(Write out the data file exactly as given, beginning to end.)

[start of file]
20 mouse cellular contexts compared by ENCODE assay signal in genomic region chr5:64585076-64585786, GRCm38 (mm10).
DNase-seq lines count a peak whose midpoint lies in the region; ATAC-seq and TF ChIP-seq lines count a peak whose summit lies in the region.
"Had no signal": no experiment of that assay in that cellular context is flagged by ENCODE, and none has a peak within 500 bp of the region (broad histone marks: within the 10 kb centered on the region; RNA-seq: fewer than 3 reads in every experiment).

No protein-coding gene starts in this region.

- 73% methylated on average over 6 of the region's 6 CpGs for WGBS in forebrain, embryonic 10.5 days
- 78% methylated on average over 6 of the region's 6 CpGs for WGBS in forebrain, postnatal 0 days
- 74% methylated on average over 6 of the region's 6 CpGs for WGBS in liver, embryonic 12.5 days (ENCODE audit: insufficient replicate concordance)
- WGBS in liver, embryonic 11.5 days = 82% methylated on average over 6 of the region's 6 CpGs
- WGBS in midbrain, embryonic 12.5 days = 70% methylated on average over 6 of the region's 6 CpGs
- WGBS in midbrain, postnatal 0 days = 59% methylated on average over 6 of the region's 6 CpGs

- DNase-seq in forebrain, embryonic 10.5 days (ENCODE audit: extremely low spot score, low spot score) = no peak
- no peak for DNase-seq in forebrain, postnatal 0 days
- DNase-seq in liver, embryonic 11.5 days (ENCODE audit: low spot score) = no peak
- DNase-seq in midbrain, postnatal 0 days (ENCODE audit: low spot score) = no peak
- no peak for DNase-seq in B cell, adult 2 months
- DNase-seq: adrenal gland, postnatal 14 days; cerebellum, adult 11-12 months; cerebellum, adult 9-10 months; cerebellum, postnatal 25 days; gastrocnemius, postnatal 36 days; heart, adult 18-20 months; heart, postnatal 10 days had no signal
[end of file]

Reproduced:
20 mouse cellular contexts compared by ENCODE assay signal in genomic region chr5:64585076-64585786, GRCm38 (mm10).
DNase-seq lines count a peak whose midpoint lies in the region; ATAC-seq and TF ChIP-seq lines count a peak whose summit lies in the region.
"Had no signal": no experiment of that assay in that cellular context is flagged by ENCODE, and none has a peak within 500 bp of the region (broad histone marks: within the 10 kb centered on the region; RNA-seq: fewer than 3 reads in every experiment).

No protein-coding gene starts in this region.

- 73% methylated on average over 6 of the region's 6 CpGs for WGBS in forebrain, embryonic 10.5 days
- 78% methylated on average over 6 of the region's 6 CpGs for WGBS in forebrain, postnatal 0 days
- 74% methylated on average over 6 of the region's 6 CpGs for WGBS in liver, embryonic 12.5 days (ENCODE audit: insufficient replicate concordance)
- WGBS in liver, embryonic 11.5 days = 82% methylated on average over 6 of the region's 6 CpGs
- WGBS in midbrain, embryonic 12.5 days = 70% methylated on average over 6 of the region's 6 CpGs
- WGBS in midbrain, postnatal 0 days = 59% methylated on average over 6 of the region's 6 CpGs

- DNase-seq in forebrain, embryonic 10.5 days (ENCODE audit: extremely low spot score, low spot score) = no peak
- no peak for DNase-seq in forebrain, postnatal 0 days
- DNase-seq in liver, embryonic 11.5 days (ENCODE audit: low spot score) = no peak
- DNase-seq in midbrain, postnatal 0 days (ENCODE audit: low spot score) = no peak
- no peak for DNase-seq in B cell, adult 2 months
- DNase-seq: adrenal gland, postnatal 14 days; cerebellum, adult 11-12 months; cerebellum, adult 9-10 months; cerebellum, postnatal 25 days; gastrocnemius, postnatal 36 days; heart, adult 18-20 months; heart, postnatal 10 days had no signal